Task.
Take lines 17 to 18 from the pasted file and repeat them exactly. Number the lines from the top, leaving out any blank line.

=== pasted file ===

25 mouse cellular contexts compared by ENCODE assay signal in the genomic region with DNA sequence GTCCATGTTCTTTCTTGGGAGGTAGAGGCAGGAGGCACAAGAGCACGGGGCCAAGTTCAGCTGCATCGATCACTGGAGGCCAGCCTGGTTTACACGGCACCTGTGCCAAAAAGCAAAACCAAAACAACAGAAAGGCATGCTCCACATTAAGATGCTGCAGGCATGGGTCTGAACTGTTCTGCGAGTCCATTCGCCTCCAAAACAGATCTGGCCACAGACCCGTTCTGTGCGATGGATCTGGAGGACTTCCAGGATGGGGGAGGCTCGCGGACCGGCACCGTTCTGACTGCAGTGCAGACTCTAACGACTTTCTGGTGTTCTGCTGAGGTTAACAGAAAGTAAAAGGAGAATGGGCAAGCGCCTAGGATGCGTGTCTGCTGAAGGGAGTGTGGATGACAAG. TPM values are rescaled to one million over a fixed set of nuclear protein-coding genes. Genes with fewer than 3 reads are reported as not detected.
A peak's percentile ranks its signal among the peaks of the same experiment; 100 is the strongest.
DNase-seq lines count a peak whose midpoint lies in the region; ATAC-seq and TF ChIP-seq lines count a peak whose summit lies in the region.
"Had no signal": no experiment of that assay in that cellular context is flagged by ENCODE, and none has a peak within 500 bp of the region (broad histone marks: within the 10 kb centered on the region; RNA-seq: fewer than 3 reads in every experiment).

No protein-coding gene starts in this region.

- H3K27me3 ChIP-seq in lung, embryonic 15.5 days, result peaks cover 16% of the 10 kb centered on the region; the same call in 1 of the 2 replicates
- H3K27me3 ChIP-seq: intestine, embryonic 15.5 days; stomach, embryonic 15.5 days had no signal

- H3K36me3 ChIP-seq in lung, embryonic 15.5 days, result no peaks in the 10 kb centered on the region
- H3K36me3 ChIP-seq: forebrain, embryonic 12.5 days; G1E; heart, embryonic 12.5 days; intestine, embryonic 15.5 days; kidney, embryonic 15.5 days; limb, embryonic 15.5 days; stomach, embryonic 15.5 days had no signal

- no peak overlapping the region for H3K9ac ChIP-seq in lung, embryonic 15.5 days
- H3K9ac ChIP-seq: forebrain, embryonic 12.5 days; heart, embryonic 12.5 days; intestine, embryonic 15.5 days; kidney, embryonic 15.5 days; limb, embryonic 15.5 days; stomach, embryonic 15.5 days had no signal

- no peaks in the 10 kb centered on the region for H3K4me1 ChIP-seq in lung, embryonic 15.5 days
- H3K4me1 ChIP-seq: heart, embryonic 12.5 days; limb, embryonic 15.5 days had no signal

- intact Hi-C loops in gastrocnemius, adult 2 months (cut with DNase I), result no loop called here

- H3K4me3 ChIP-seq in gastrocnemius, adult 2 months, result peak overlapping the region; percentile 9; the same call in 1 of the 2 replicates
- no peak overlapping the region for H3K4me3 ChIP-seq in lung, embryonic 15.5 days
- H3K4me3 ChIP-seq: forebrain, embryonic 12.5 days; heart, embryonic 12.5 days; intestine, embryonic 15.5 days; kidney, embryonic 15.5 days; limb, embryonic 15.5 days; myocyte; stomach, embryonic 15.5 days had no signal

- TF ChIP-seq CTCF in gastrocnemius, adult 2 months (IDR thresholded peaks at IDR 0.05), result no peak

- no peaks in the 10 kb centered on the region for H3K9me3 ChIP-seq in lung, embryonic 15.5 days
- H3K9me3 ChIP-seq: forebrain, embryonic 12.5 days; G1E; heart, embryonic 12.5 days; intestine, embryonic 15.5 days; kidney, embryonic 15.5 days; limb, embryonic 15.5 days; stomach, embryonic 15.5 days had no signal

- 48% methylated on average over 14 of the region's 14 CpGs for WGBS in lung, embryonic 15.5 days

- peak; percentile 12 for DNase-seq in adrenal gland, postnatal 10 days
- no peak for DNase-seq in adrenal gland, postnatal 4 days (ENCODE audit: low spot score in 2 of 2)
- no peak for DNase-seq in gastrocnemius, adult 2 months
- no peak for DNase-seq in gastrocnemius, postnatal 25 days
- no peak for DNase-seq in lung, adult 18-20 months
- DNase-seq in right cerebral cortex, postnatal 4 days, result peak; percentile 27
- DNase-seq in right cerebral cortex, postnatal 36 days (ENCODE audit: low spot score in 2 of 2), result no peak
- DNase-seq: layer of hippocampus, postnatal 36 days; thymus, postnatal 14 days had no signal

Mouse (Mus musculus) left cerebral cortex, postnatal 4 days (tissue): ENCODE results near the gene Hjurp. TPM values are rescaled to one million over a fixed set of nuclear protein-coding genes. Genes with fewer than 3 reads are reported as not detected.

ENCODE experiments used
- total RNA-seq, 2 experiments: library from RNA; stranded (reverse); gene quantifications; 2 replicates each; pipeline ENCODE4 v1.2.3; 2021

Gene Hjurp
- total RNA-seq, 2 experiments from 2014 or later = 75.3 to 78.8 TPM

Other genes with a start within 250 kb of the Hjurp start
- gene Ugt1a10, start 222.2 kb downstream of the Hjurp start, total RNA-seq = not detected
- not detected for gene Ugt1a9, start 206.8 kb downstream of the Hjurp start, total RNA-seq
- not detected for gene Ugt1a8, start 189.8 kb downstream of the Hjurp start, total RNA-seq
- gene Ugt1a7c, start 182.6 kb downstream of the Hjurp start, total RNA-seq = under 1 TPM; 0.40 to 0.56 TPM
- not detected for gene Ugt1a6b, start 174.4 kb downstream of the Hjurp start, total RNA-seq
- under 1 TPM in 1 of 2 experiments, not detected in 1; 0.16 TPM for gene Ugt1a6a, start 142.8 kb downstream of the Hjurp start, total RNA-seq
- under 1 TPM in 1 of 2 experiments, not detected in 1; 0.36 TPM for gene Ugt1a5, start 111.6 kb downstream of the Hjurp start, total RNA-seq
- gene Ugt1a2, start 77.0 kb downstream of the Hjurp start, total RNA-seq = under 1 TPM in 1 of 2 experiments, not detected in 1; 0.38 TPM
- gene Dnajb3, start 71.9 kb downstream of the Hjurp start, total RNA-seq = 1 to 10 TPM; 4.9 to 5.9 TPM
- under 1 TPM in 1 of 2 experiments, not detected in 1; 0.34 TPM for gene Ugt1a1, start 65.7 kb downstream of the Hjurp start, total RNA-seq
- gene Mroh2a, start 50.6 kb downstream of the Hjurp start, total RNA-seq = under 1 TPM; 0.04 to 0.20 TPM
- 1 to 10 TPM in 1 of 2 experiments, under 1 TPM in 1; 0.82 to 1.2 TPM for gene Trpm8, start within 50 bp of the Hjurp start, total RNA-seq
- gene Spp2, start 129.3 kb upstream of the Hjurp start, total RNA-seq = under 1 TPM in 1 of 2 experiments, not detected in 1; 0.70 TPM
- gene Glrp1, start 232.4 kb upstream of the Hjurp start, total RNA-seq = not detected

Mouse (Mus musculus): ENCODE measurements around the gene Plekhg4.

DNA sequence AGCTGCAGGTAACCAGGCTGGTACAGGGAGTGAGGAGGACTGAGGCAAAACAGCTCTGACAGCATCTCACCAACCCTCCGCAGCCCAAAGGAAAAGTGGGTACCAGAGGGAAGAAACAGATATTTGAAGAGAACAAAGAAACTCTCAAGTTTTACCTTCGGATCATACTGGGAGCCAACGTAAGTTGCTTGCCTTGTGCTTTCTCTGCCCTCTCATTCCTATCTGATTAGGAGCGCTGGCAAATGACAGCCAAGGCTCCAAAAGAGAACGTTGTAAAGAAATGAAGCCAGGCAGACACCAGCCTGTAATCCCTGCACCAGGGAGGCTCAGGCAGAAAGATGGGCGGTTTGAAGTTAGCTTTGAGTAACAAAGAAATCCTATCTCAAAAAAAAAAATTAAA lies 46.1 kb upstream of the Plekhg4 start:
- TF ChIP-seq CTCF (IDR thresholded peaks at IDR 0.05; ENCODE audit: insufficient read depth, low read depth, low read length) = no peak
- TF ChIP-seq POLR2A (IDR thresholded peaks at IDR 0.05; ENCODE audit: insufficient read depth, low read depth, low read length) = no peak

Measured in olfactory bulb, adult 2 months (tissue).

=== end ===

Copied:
- H3K4me3 ChIP-seq: forebrain, embryonic 12.5 days; heart, embryonic 12.5 days; intestine, embryonic 15.5 days; kidney, embryonic 15.5 days; limb, embryonic 15.5 days; myocyte; stomach, embryonic 15.5 days had no signal

- TF ChIP-seq CTCF in gastrocnemius, adult 2 months (IDR thresholded peaks at IDR 0.05), result no peak